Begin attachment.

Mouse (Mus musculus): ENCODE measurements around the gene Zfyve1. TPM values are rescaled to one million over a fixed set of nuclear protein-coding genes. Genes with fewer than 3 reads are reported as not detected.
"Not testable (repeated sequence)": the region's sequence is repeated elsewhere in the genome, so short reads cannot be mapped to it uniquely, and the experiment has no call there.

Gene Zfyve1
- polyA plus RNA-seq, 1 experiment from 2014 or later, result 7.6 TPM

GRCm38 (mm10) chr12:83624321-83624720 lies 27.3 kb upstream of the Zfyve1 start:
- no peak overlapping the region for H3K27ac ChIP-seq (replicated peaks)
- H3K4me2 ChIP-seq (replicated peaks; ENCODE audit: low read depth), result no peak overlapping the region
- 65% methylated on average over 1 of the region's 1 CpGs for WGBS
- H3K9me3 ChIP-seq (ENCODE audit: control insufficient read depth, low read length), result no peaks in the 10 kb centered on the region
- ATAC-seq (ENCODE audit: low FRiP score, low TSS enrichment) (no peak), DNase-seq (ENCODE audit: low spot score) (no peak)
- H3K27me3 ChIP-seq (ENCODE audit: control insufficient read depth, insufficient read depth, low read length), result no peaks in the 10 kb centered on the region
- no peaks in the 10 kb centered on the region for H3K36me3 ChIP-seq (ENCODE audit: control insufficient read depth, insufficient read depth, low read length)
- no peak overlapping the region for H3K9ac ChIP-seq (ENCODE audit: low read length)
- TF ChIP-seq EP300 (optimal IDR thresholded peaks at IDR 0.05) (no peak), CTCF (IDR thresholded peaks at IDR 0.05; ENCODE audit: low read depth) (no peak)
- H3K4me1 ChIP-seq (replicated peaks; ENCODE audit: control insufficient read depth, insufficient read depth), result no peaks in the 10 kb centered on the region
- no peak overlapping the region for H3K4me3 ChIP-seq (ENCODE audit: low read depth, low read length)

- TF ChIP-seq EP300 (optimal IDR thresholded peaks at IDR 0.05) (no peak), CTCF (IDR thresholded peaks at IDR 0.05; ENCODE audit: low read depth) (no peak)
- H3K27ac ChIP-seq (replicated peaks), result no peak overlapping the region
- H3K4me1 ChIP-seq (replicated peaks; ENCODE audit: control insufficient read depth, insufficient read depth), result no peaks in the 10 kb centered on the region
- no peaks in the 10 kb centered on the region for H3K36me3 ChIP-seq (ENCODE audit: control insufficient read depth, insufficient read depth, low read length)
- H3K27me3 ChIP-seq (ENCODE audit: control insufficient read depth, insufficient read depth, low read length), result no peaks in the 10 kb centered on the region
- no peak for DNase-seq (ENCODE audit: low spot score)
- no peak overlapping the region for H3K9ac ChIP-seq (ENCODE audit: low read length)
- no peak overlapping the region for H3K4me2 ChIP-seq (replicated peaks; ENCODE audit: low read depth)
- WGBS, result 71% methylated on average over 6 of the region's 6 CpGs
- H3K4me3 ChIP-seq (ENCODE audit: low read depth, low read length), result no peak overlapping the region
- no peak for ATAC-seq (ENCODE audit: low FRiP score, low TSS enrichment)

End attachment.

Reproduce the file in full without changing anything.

Mouse (Mus musculus): ENCODE measurements around the gene Zfyve1. TPM values are rescaled to one million over a fixed set of nuclear protein-coding genes. Genes with fewer than 3 reads are reported as not detected.
"Not testable (repeated sequence)": the region's sequence is repeated elsewhere in the genome, so short reads cannot be mapped to it uniquely, and the experiment has no call there.

Gene Zfyve1
- polyA plus RNA-seq, 1 experiment from 2014 or later, result 7.6 TPM

GRCm38 (mm10) chr12:83624321-83624720 lies 27.3 kb upstream of the Zfyve1 start:
- no peak overlapping the region for H3K27ac ChIP-seq (replicated peaks)
- H3K4me2 ChIP-seq (replicated peaks; ENCODE audit: low read depth), result no peak overlapping the region
- 65% methylated on average over 1 of the region's 1 CpGs for WGBS
- H3K9me3 ChIP-seq (ENCODE audit: control insufficient read depth, low read length), result no peaks in the 10 kb centered on the region
- ATAC-seq (ENCODE audit: low FRiP score, low TSS enrichment) (no peak), DNase-seq (ENCODE audit: low spot score) (no peak)
- H3K27me3 ChIP-seq (ENCODE audit: control insufficient read depth, insufficient read depth, low read length), result no peaks in the 10 kb centered on the region
- no peaks in the 10 kb centered on the region for H3K36me3 ChIP-seq (ENCODE audit: control insufficient read depth, insufficient read depth, low read length)
- no peak overlapping the region for H3K9ac ChIP-seq (ENCODE audit: low read length)
- TF ChIP-seq EP300 (optimal IDR thresholded peaks at IDR 0.05) (no peak), CTCF (IDR thresholded peaks at IDR 0.05; ENCODE audit: low read depth) (no peak)
- H3K4me1 ChIP-seq (replicated peaks; ENCODE audit: control insufficient read depth, insufficient read depth), result no peaks in the 10 kb centered on the region
- no peak overlapping the region for H3K4me3 ChIP-seq (ENCODE audit: low read depth, low read length)

- TF ChIP-seq EP300 (optimal IDR thresholded peaks at IDR 0.05) (no peak), CTCF (IDR thresholded peaks at IDR 0.05; ENCODE audit: low read depth) (no peak)
- H3K27ac ChIP-seq (replicated peaks), result no peak overlapping the region
- H3K4me1 ChIP-seq (replicated peaks; ENCODE audit: control insufficient read depth, insufficient read depth), result no peaks in the 10 kb centered on the region
- no peaks in the 10 kb centered on the region for H3K36me3 ChIP-seq (ENCODE audit: control insufficient read depth, insufficient read depth, low read length)
- H3K27me3 ChIP-seq (ENCODE audit: control insufficient read depth, insufficient read depth, low read length), result no peaks in the 10 kb centered on the region
- no peak for DNase-seq (ENCODE audit: low spot score)
- no peak overlapping the region for H3K9ac ChIP-seq (ENCODE audit: low read length)
- no peak overlapping the region for H3K4me2 ChIP-seq (replicated peaks; ENCODE audit: low read depth)
- WGBS, result 71% methylated on average over 6 of the region's 6 CpGs
- H3K4me3 ChIP-seq (ENCODE audit: low read depth, low read length), result no peak overlapping the region
- no peak for ATAC-seq (ENCODE audit: low FRiP score, low TSS enrichment)